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Texture and breakdown in the mouth: An industrial research approach

Lillford, Peter
Journal of texture studies 2018 v.49 no.2 pp. 213-218
deglutition, food industry, foods, forensic sciences, mastication, microscopy, mouth, product development, rheology, sensation, texture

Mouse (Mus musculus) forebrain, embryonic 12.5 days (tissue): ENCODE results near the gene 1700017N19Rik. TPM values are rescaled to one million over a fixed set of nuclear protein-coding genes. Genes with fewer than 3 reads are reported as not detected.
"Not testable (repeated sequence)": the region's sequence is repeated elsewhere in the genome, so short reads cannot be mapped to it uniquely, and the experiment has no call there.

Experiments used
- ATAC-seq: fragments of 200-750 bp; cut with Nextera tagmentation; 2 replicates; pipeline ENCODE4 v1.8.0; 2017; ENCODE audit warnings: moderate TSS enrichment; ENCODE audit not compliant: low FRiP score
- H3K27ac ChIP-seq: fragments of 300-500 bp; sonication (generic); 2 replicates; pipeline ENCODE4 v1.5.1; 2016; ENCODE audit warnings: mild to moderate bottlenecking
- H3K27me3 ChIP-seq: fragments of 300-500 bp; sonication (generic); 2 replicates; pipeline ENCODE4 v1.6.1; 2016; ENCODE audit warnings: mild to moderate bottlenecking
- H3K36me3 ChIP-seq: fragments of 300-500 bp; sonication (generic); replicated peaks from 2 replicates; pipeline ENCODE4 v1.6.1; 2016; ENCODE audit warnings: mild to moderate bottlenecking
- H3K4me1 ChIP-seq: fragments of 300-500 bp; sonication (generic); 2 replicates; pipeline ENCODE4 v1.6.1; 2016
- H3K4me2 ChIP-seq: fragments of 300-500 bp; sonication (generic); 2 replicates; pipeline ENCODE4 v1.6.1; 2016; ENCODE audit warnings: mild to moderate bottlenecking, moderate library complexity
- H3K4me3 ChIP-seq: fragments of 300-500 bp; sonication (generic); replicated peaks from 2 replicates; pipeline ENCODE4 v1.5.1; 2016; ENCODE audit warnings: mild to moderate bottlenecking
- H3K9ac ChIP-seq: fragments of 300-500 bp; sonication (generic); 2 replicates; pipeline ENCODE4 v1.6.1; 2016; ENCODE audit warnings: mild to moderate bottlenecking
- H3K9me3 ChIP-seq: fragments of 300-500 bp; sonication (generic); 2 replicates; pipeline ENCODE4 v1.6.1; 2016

Texture is one of foods' most important qualities, but is a sensory perception by consumers. To understand, predict and design for sensory appeal, we must codify the sensory response and diagnose the physical stimuli in the mouth which give rise to perception. This brief review examines the leading contributions from Szczesniak and Bourne and shows the developments in the field, built on their earlier contributions. Because of its importance to consumer appeal, the food industry has made significant contributions. We now understand that human subjects monitor the entire process from initial bite, through mastication to swallowing, and the mouth is an extremely sophisticated processing device with both feedback and feedforward sensing. To understand the mechanisms of perception, multidisciplinary approaches of fracture and failure, rheology, tribology and forensic microscopy are now applied, and collaborations exist between sensory analysts, physicists, engineers, and oral physiologists. PRACTICAL APPLICATIONS: The design of food structure for sensory appeal is the driving force in product development. The approaches outlined in this short review, represent the current “toolbox” available to the industry and academics interested in breakdown and perception in the mouth.